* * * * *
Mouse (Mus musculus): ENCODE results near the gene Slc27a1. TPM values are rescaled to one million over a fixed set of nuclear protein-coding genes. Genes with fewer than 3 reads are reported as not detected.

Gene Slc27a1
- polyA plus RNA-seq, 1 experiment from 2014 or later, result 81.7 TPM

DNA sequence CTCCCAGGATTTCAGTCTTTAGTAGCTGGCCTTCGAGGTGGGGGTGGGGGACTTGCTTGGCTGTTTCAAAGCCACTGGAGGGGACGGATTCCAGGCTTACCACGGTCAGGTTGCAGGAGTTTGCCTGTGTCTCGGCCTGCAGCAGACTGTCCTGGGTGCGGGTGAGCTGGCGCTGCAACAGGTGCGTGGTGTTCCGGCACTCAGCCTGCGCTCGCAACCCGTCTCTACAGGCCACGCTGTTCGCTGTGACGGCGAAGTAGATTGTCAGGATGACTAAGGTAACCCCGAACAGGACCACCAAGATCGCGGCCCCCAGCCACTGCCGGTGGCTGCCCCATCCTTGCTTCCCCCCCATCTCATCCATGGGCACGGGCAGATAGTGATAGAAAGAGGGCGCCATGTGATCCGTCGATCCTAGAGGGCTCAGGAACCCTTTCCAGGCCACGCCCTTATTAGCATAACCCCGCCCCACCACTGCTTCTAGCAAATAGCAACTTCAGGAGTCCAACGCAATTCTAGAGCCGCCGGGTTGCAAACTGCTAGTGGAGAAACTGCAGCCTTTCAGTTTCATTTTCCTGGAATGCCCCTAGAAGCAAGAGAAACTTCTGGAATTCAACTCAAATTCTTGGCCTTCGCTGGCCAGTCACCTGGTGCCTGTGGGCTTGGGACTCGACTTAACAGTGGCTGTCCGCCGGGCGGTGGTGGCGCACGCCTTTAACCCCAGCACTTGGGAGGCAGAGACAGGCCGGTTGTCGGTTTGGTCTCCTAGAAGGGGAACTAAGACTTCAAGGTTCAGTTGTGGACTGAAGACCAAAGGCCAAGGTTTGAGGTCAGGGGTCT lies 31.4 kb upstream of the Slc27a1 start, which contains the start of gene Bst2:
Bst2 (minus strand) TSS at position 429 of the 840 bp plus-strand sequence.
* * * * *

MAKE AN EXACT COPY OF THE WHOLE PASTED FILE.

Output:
Mouse (Mus musculus): ENCODE results near the gene Slc27a1. TPM values are rescaled to one million over a fixed set of nuclear protein-coding genes. Genes with fewer than 3 reads are reported as not detected.

Gene Slc27a1
- polyA plus RNA-seq, 1 experiment from 2014 or later, result 81.7 TPM

DNA sequence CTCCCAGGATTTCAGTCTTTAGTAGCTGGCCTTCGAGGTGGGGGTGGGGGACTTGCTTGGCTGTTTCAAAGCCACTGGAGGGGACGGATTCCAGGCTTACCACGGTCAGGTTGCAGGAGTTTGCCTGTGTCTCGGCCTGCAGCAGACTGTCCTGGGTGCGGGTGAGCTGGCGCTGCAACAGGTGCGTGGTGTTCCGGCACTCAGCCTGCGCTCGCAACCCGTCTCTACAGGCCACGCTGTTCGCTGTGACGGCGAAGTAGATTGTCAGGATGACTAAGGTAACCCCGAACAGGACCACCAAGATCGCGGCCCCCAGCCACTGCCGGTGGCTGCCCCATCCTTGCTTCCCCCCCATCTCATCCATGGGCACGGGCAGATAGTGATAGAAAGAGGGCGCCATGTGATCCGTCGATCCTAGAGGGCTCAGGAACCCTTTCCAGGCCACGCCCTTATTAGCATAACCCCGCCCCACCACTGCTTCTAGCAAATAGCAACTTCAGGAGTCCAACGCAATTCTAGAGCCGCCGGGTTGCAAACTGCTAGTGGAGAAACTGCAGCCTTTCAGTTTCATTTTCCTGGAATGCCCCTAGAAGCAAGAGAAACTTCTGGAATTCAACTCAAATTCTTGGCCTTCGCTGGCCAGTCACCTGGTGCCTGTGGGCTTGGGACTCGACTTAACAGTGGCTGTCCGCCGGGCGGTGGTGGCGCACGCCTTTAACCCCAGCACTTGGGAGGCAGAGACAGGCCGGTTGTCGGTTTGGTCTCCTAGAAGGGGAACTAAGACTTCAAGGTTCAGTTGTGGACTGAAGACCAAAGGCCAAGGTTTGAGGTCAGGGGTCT lies 31.4 kb upstream of the Slc27a1 start, which contains the start of gene Bst2:
Bst2 (minus strand) TSS at position 429 of the 840 bp plus-strand sequence.